I miss the different people I met, the different landscapes I saw, the different places I visited, the different things I discovered, the different lessons I learned, the different experiences I had, the different food I ate and the different feeling of simply ‘being there’. I need to get ‘high’ again! No matter what! And honestly speaking, my addiction sees no coordinates. No matter where I am going next, I just need to set myself in motion again. I need to be surrounded by the unknown again. I just need more of ‘being there’ in order to satisfy my cravings.
Well, as aforementioned, from a very early age, I did not only dream about leaving home and going to foreign places, I dreamt about making foreign places home to me. And from this I learned that home is not a static spot I would always come back to, but rather a dynamic ‘sense of belonging somewhere’. And this ultimately made me figure out that traveling was not a search for things and places, but a quest to find myself enabled by the foreign and unknown nature of every environment I immersed myself into. In other words, by traveling and learning to belong, I allow my senses to respond to special stimuli that in turn empowers the unknown in me.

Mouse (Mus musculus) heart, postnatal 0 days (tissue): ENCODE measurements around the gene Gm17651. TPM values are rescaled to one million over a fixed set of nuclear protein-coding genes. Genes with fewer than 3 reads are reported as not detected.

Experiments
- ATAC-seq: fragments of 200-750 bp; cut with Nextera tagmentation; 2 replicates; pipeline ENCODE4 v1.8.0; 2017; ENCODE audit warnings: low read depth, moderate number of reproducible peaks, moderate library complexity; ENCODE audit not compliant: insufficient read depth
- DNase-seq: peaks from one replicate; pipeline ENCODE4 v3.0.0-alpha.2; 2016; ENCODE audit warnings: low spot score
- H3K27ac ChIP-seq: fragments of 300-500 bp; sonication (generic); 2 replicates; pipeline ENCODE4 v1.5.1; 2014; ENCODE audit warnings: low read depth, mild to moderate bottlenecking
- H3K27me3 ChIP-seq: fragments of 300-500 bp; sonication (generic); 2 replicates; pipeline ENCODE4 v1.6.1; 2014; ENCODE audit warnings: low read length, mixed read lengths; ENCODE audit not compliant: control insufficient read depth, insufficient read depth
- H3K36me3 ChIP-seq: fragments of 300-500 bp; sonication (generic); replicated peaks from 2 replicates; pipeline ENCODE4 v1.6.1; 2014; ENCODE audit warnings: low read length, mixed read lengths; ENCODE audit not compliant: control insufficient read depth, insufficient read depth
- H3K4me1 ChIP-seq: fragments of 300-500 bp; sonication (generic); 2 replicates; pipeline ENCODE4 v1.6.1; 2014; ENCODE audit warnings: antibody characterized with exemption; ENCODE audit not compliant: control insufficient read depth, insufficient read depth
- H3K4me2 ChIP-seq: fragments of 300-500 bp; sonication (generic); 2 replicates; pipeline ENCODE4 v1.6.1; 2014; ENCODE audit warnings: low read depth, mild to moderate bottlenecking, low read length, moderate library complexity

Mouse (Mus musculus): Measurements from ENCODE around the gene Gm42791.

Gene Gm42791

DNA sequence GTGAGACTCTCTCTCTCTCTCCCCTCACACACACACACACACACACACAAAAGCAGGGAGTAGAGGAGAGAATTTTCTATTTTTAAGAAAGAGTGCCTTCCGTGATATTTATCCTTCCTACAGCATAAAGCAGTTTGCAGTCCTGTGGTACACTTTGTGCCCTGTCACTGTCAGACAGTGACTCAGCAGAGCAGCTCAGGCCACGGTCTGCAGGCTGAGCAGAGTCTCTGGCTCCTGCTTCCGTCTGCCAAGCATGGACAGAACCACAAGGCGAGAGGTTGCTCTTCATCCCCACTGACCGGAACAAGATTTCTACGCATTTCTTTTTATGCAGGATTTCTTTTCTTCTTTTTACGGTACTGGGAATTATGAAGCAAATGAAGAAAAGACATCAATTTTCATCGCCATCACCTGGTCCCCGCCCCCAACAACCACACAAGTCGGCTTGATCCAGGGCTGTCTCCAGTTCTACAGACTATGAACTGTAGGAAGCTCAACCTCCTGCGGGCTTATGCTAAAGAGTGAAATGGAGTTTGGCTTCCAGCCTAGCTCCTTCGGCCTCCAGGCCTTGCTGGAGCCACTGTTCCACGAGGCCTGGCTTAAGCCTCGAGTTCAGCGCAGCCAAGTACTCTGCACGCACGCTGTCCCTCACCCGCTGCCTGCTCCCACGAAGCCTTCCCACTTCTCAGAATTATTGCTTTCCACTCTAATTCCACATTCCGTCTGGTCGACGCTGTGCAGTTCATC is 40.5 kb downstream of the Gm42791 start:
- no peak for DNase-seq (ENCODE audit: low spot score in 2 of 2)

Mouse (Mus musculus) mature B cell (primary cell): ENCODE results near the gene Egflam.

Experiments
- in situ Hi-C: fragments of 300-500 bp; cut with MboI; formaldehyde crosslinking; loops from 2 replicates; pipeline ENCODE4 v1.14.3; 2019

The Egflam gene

The American writer Henry Miller once stated: “One’s destination is never a place, but a new way of seeing things.”. And well, seeing refers to one of our senses. Sight, along with smell, taste, hearing and touch are the input sensors that react to the stimuli that bring pleasure to life. And the more I challenge my senses, the more fine-tuned they become and thus, the greater I enjoy life and myself.
So, after having experienced several terrible post-travel scenarios and after having literally fought myself and the depressive state of mind following my return from a trip, I learned that by exposing my senses to experiencing ‘home’ more intensively, I end up setting ‘home’ in motion, making my ‘kick’ last longer. After all, my tweaked senses and I are the only things that change after I return from a trip. And with my more precise ‘sensor gear’, I can ‘feel home’ differently every time I return. As of now, I can definitely feel my ‘sense of belonging’ to this place I call home. “How long will it last?” – I ask myself. For that I have no answer.
Well, making my ‘kick’ last is my ‘come back’ priority. And in the meantime, while I have not found a holistic therapy for my addiction (nor I wish to do so, I think :-) ), I keep on discovering the ‘unknown me’ when traveling and getting to know the ‘undiscovered home’ when I come back.
I wrote this text after returning from a trip, which took place following a 40-day-long stay at home. This was the longest I spent without traveling in three years.
And last but not the least, I keep on dreaming and planning more and more trips. This is an essential part of my therapy after all: knowing when I will get my next ‘fix’.